Subscribe / Unsubscribe Enewsletters | Login | Register

Pencil Banner

Twilio CEO Jeff Lawson explains why Uber scaled back its use of the platform

Scott Carey | Sept. 26, 2017
The recently public company has had to contend with losing 8 percent of its total revenue from its biggest customer Uber, but CEO Jeff Lawson is planning for the long term.

Lawson was adamant that he doesn't let Wall Street get him down though: "In any short period of time there is a lot of noise and puts and takes to your stock price, both about Twilio and not about Twilio in the macroeconomic sense, so you just have to ignore those in the short term.

"In the long term we get value based on the performance of the company and that comes down to the core of the business: customers, product and team. Those three things dictate if we build a great business that gets more valuable over time.

"Ultimately we are building the business for the long term around customers that make up our base revenue not just the one."


Twilio Studio

Lawson was in London to announce its latest product, a code-free platform called Studio which promises to save developers time by allowing non-technical staff to build and tweak communications solutions like interactive voice response (IVR) systems, chatbots or a notification system.

Speaking about Studio, Lawson said: "We are always asking ourselves how to give customers the flexibility of Twilio but faster than they did yesterday. One of the ways we thought about it was that a lot of the code you write is probably boilerplate, so the basic stuff should be easy so let the developer focus on the unique stuff that matters like custom integrations or the special sauce of that particular company.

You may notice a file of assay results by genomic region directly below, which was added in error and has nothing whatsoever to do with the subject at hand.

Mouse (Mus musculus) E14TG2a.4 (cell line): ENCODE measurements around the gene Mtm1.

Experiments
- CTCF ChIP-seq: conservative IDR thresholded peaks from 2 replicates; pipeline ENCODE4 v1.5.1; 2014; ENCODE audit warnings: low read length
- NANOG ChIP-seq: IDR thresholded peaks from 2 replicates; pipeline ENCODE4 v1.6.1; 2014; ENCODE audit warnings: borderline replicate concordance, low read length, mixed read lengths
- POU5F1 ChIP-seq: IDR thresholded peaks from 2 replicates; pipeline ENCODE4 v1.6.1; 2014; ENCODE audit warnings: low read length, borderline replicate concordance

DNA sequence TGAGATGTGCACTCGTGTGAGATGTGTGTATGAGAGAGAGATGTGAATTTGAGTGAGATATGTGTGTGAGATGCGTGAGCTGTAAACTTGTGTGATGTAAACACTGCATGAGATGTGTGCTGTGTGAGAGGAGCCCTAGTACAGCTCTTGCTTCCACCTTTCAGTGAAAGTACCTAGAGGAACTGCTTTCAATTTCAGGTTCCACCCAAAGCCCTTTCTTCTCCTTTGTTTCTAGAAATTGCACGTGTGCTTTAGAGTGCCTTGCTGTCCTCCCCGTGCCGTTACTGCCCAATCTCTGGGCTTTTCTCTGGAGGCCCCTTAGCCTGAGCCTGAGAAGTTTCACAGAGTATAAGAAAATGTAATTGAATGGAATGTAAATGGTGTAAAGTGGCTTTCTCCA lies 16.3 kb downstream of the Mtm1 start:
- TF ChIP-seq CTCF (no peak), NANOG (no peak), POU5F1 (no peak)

"Why should you have to cut a JIRA ticket every time a marketer wants to change it? Or changing basic flows to A/B test? That's where the vision for Studio was born."


Ask your developer

The traditionally developer-centric company is sticking to its guns in terms of its approach to the enterprise, with Lawson's current go-to line being "ask your developer" when it comes to solving customer communication issues within an organisation.

"In companies of all sizes this notion of 'ask your developer' is working," he said. "We just want the developer to get how Twilio works, because one day at work you're going to see a business problem, and eventually every business needs to talk to their customers, and when that happens, the developer will be able to say 'I know how to solve that, it's Twilio'."


Previous Page  1  2 

Sign up for Computerworld eNewsletters.